Professor Mao‘s research interests span the areas of soft condensed matter, materials physics, and statistical mechanics. Her current research mainly runs along two lines: a unified view of soft elasticity and fundamental rules of self-assembly. The project on soft elasticity centers around the idea of isostaticity, i.e., the point where the numbers of degrees of freedom and constraints of a system become equal. The isostatic point not only exhibit rich physics itself such as floppy modes, criticality, and conformal invariance, but also plays an important role in a broad-range of real materials such as jammed solids, glasses, fiber networks, framework-structure crystals, et cetera. Professor Mao’s group extensively investigates the physics of the isostatic point and the design of novel materials based on isostaticity. The project of self-assembly is mainly concerned with the fundamental physics of the spontaneous formation of open structures in both materials engineering and nature. Borrowing tools from condensed matter physics, Professor Mao’s group focuses on problems such as entropic effects in the selection of open structures and novel designs of self-assembled materials.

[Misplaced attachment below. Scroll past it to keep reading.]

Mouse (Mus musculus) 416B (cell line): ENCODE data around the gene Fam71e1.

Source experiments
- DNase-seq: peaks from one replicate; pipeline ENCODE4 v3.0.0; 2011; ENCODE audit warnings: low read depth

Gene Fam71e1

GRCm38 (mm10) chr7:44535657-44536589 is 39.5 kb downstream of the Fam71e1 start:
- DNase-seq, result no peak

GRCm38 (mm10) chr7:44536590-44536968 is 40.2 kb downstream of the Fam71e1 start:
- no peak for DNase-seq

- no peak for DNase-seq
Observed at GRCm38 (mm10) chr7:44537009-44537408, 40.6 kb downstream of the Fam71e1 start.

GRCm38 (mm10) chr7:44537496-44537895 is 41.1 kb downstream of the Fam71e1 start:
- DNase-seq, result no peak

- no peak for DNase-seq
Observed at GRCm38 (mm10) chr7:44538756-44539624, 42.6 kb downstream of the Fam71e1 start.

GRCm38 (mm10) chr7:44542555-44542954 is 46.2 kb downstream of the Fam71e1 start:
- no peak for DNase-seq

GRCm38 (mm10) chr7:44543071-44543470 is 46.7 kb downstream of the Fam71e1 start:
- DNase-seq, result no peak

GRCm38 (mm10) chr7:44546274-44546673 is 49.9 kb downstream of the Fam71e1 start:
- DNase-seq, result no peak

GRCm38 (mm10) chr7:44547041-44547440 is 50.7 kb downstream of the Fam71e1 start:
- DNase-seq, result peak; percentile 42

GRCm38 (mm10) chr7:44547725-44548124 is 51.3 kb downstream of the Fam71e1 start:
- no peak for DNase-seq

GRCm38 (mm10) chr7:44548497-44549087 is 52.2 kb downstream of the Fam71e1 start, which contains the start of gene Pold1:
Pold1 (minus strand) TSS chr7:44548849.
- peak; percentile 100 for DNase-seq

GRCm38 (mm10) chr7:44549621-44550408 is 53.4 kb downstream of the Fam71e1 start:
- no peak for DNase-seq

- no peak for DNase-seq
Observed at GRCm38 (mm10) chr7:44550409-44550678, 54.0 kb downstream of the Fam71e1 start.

Isostaticity, Auxetic Response, Surface Modes, and Conformal Invariance in Twisted Kagome Lattices, (K. Sun, A. Souslov, X. Mao, and T. C. Lubensky), Proceedings of the National Academy of Sciences of the United States of America 109, 12369 (2012).
Criticality and Isostaticity in Fiber Networks, (C. P. Broedersz, X. Mao, F.C. MacKintosh and T. C. Lubensky), Nature Physics 7, 983 (2011).
Soft Modes and Elasticity of Nearly Isostatic Lattices: Randomness and Dissipation, (X. Mao, N. Xu, and T. C. Lubensky), Physical Review Letters 104, 085504 (2010).
Soft Random Solids and Their Heterogeneous Elasticity, (X. Mao, P. M. Goldbart, X. Xing and A. Zippelius), Physical Review E 80, 031140 (2009).
Cavity Approach to the Random Solid State, (X. Mao, P. M. Goldbart, M. Mézard and M. Weigt), Physical Review Letters 95, 148302 (2005).